There are 700 rules in the Old and New Testaments, A. J. discovered - some wise, some general, some contradictory. Some from Jesus, some from prophets, some from God. A. J. assembled a board of spiritual advisors: rabbis, ministers, and priests, some conservative, some of them "one four-letter word away from excommunication", who would provide guidance and advice throughout his journey. But the journey was, by necessity, arbitrary. DIY religion.
In The Year of Living Biblically, A. J. explores the Bible chronologically, from the Old Testament (crucial, given the 10 Commandments) to the New Testament (crucial, given America's powerful evangelical movement and its literal interpretation of the Bible) and lives the Bible on every level. He obeys the 10 Commandments, he is fruitful and multiplies (A. J.'s wife had twins during his year!); he remembers the Sabbath and keeps it holy. But he also obeys the oft-neglected rules, such as avoiding clothes of mixed fibers and refraining from shaving the edges of his beard (Leviticus 19:27). So, throughout the year, A. J. is commonly mistaken for a member of ZZ Top. Or Moses.
This is a look at religion today through one man's totally arbitrary, deeply funny, journey. In A. J.'s hands, The Year of Living Biblically is also fascinating and irresistible.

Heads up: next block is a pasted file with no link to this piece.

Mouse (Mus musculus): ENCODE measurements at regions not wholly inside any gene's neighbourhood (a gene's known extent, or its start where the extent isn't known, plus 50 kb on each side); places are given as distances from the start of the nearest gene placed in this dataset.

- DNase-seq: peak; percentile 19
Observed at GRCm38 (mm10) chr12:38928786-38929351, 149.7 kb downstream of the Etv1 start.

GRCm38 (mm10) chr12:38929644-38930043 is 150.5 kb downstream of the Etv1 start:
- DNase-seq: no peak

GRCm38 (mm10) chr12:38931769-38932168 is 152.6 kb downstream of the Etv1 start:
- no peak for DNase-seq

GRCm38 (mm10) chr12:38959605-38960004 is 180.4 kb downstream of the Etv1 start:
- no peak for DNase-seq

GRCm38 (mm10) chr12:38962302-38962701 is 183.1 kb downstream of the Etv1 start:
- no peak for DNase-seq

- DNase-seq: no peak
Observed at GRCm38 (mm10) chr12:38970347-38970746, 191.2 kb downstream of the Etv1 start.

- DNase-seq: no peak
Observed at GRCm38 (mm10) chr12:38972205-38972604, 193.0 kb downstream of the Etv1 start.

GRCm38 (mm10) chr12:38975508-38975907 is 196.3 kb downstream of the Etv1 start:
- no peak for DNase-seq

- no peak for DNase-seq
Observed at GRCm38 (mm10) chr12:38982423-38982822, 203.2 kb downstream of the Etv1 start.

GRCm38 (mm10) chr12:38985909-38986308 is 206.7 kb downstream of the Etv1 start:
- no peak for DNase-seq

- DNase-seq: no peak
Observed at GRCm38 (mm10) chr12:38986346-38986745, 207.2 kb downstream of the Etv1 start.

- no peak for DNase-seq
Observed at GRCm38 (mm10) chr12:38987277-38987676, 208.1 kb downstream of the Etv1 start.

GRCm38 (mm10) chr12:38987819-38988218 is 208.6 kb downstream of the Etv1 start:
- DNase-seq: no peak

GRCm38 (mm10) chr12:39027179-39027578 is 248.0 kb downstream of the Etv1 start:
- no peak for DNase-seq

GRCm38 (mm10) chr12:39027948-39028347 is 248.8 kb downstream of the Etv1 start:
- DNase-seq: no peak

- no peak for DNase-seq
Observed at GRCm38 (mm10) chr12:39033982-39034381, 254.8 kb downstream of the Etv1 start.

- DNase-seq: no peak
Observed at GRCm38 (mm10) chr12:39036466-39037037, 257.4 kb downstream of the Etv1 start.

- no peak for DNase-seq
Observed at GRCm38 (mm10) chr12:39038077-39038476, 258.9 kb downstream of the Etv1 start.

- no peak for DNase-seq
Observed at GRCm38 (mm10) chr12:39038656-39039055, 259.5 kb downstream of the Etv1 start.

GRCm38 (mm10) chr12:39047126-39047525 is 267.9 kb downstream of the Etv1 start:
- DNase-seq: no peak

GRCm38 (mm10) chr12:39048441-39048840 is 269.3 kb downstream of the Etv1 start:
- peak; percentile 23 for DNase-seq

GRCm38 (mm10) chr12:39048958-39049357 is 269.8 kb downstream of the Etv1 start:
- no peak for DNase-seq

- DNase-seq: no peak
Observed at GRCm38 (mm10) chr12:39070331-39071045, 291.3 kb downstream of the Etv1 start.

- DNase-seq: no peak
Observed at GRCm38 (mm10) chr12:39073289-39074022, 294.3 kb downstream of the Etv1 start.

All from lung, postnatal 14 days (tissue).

©2007 A. J. Jacobs; (P)2007 Simon and Schuster Inc.
"[A] hilarious, quixotic, thought-provoking memoir." (Publishers Weekly)
"A.J. Jacobs has written a - how else to put it? - Good Book. Let me take my review from the original, Psalm 2, verse 4: 'He that sitteth in the heavens shall laugh.'" (P. J. O'Rourke)
This is a fun little book on a heavy duty topic. I really enjoyed the various perspectives on why some people adhere to the Old Testament rules. I listened to this book mostly on headphones in public places and at several points I found myself having to explain my sudden outbursts of uncontrollable laughter to surrounding bus riders/grocery shoppers. That being said, the silly parts are pretty much where you expect them to be and the attempts at poignancy feel a little bit like the wrap up of an episode of Wonder Years or Full House.
If you're on the fence, you should probably go ahead and listen to this book. It gets sort of lame at the end, but the first three quarters are worth twelve bucks.
I'm having a difficult time trying to describe how I feel about this book. It seemed to have enlightened me. I looked forward to getting in my car so that I could listen to it. love!
Yeah, its quite uplifting and would be good for a pick me up.
Great listen! I would highly suggest it
Unabashed Progressive Christian seeking to learn, not preach.
One of my favorites
Very thought provoking book. What would it be like if we tried to live our lives according to all the rules of the Old and New Testaments? AA Jacobs, an avowed non religious agnostic, shows how difficult, downright impossible, and how delightfully rewarding some of the rules can be when really looked at. Well written, enjoyable read (listen). Honest. He still remains an agnostic at the end, which is a refreshing honesty.